Regarding boosting sexual function with Kegel exercises, in one study, one group performed Kegels and the other group did not. All subjects were asked to answer a self-rated Pelvic Organ Prolapse, Urinary Incontinence, Sexual Function Questionnaire, and had EMG measurements of pelvic floor and abdominal muscles evaluating for increased strength.

The Kegel group scored higher on all counts, suggesting pelvic floor exercises not only support structural stability of the spine and healthy urinary tract function, but they may enhance sexual function as well. Another study found a boost in sexual function postpartum (four to eight weeks after delivery) from pelvic floor strengthening.

How to Perform Kegel Pelvic Floor Exercises

>> Sit in a comfortable position, close the eyes, and visualize the muscles that can stop urine flow.
>> Tighten these muscles as much as possible.
>> Hold for 3-5 seconds. It should feel as though the muscles are lifting up as a result of the squeezing.
>> Release muscles and rest for several seconds.
>> Repeat up to 10 times.

This exercise can be performed while standing, lying down, or crouching on all fours. This exercise should be followed by a rapid “squeeze and release” pelvic floor contraction:

>> Sit in a comfortable position.
>> Picture the pelvic floor muscles.
>> Squeeze muscles as quickly as possible and release without attempting to sustain a contraction.
>> Rest for 3-5 seconds.
>> Repeat the movement 10-20 times.
>> Repeat both exercises twice a day.

Ayurvedic Pelvic Floor Exercises

The first Ayurvedic and yogic pelvic floor exercise is called ashwini mudra, which is rhythmic contraction of the anus in an effort to direct prana and kundalini energy up the spine into subtle energy channels called nadis.

Learn more about how certain nadis carry spiritual energy up the spine here.

Ashwini Mudra

According to Yogapedia, this practice is performed seated. After a full nasal inhalation, the breath is held while the anus is contracted for 1-2 seconds, performing 4-5 contractions before exhaling to complete one round.

Ashwini mudra has many physical, emotional, and spiritual benefits, including:

>> Stimulates digestive organs and eases constipation.
>> Eases hemorrhoids.
>> Builds resistance to disease and slows aging.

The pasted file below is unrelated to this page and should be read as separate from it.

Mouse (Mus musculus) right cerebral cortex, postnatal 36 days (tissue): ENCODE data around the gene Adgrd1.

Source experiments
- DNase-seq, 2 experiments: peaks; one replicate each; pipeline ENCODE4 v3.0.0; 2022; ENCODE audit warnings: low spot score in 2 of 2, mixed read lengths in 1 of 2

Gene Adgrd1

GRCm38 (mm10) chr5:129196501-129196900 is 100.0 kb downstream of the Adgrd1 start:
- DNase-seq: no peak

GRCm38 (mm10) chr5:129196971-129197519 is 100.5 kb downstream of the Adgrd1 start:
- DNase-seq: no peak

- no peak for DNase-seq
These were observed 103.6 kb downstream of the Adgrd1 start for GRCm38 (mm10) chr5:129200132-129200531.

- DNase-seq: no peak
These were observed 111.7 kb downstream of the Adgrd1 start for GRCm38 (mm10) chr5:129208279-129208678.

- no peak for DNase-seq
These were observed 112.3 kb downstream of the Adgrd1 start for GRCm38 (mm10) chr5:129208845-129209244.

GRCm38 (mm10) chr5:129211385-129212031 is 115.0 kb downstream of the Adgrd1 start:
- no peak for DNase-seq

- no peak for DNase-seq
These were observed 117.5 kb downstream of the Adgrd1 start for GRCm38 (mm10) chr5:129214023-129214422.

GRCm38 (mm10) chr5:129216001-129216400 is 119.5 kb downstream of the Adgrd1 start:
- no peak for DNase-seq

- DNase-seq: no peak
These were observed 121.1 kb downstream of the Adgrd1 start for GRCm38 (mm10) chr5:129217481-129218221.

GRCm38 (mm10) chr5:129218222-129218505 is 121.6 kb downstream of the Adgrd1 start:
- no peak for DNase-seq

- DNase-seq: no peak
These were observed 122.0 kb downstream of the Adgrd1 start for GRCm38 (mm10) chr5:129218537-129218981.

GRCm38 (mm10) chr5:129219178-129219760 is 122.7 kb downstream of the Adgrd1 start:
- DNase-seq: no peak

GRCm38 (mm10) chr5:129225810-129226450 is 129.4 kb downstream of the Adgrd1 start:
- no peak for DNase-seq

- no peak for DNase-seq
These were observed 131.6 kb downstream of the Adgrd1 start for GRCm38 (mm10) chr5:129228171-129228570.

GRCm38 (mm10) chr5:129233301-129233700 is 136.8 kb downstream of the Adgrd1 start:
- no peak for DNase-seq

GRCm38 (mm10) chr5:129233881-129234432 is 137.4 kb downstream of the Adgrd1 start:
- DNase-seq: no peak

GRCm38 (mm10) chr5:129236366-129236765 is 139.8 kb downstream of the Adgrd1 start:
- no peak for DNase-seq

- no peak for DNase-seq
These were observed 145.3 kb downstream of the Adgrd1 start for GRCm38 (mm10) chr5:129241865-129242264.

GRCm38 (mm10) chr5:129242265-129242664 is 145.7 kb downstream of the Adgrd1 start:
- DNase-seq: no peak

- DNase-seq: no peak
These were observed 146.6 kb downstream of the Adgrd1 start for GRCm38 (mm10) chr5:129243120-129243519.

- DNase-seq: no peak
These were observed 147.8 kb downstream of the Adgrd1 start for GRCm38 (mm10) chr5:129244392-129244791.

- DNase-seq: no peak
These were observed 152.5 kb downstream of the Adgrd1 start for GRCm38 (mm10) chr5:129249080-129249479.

>> Tones pelvic muscles.
>> Strengthens uterine muscles.
>> Improves sexual health.
>> Calms the mind.
>> Boosts mood.
>> Increases awareness and energy.

Mula Bandha/Root Lock

The second pelvic floor exercise commonly practiced in yoga and Ayurveda is called mula bandha or root lock. The word mula means root, and it relates to the pelvis (as the root of the body) and is associated with the muladhara or root chakra. The word bandha in Sanskrit means to bind or bond.

Similar to ashwini mudra, mula bandha is a pelvic floor contraction. But here, the focus is not on only contacting the anus, but rather the entire perineum, the area between anus and genitals. This is practiced in a meditative position, preferably cross-legged to start, and initially without any breath holds.

Without altering your natural breathing rhythm, contract the perineum exactly like a Kegel exercise. You can start by contracting the perineum with each inhalation and during a 3-5 second breath hold (kumbhaka), followed by relaxing the perineum with each exhalation. With years of practice, under the supervision of a yoga instructor, you can eventually perform mula bandha during full meditation.

The benefits of this practice are similar to those of ashwini mudra. If you practice these, you should have greater pelvic floor strength, less back pain, and increased energy and mood. However, for both practices, the traditional goal is to support subtle energy flow from the (sacred) sacrum into the nadi system that surrounds the spine, in order to have greater spiritual awareness.

Have you tried these exercises? What have you found?

Read 1 Comment and Reply

author: Dr. John Douillard

Image: Cinder Bella / Flickr

Editor: Kelsey Michal